Lysosomal proteolysis and autophagy require presenilin 1 and are disrupted by Alzheimer-related PS1 mutations

Ju Hyun Lee, W. Haung Yu, Asok Kumar, Sooyeon Lee, Panaiyur S. Mohan, Corrinne M. Peterhoff, Devin M. Wolfe, Marta Martinez-Vicente, Ashish C. Massey, Guy Sovak, Yasuo Uchiyama, David Westaway, Ana Maria Cuervo, Ralph A. Nixon

Research output: Contribution to journalArticlepeer-review

748 Scopus citations

Abstract

Macroautophagy is a lysosomal degradative pathway essential for neuron survival. Here, we show that macroautophagy requires the Alzheimer's disease (AD)-related protein presenilin-1 (PS1). In PS1 null blastocysts, neurons from mice hypomorphic for PS1 or conditionally depleted of PS1, substrate proteolysis and autophagosome clearance during macroautophagy are prevented as a result of a selective impairment of autolysosome acidification and cathepsin activation. These deficits are caused by failed PS1-dependent targeting of the v-ATPase V0a1 subunit to lysosomes. N-glycosylation of the V0a1 subunit, essential for its efficient ER-to-lysosome delivery, requires the selective binding of PS1 holoprotein to the unglycosylated subunit and the Sec61alpha/oligosaccharyltransferase complex. PS1 mutations causing early-onset AD produce a similar lysosomal/autophagy phenotype in fibroblasts from AD patients. PS1 is therefore essential for v-ATPase targeting to lysosomes, lysosome acidification, and proteolysis during autophagy. Defective lysosomal proteolysis represents a basis for pathogenic protein accumulations and neuronal cell death in AD and suggests previously unidentified therapeutic targets.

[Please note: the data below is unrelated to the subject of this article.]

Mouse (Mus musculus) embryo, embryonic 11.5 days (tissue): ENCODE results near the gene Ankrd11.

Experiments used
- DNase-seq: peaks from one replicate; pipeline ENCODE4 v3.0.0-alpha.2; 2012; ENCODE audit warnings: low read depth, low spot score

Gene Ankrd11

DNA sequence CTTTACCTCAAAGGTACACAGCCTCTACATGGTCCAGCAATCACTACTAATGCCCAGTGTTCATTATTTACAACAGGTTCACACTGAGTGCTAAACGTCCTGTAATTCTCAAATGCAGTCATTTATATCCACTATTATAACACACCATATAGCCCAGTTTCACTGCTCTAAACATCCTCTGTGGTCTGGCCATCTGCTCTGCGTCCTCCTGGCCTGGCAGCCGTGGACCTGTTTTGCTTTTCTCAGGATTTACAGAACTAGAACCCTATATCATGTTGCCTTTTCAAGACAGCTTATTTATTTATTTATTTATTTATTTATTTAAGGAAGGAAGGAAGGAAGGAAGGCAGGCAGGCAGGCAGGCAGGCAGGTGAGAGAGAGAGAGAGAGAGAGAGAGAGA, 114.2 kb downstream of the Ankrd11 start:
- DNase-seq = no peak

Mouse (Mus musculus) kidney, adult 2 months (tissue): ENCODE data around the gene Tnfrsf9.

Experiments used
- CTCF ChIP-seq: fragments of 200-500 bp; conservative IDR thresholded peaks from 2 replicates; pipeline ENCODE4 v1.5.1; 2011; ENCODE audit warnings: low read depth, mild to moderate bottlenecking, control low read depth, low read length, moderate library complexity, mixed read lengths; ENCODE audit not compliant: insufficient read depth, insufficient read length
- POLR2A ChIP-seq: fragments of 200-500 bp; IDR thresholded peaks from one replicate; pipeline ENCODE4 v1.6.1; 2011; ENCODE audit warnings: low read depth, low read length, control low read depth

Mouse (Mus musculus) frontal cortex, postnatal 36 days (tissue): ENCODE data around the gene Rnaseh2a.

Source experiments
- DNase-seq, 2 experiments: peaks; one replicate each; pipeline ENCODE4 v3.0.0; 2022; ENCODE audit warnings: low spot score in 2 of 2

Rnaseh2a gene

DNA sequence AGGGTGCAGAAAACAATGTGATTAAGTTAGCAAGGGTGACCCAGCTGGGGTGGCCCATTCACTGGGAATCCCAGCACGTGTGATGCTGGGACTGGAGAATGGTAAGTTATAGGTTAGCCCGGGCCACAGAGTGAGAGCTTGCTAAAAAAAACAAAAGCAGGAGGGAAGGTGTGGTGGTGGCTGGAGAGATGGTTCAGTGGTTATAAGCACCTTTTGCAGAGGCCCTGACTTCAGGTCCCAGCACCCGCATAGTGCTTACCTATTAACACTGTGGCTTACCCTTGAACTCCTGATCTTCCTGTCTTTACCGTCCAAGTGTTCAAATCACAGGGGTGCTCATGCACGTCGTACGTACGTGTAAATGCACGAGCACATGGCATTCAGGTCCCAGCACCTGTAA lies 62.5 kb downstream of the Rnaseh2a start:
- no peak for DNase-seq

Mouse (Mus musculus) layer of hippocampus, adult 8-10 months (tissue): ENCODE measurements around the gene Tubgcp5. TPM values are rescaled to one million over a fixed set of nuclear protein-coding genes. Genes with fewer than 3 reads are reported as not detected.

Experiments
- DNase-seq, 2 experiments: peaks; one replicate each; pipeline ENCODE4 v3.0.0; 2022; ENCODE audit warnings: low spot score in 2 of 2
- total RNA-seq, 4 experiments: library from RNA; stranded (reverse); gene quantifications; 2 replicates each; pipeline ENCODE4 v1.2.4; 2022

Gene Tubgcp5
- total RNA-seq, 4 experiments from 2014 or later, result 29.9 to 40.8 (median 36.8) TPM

Original languageEnglish (US)
Pages (from-to)1146-1158
Number of pages13
JournalCell
Volume141
Issue number7
DOIs
StatePublished - Jun 2010

Keywords

  • Cellbio
  • Humdisease

ASJC Scopus subject areas

  • Biochemistry, Genetics and Molecular Biology(all)

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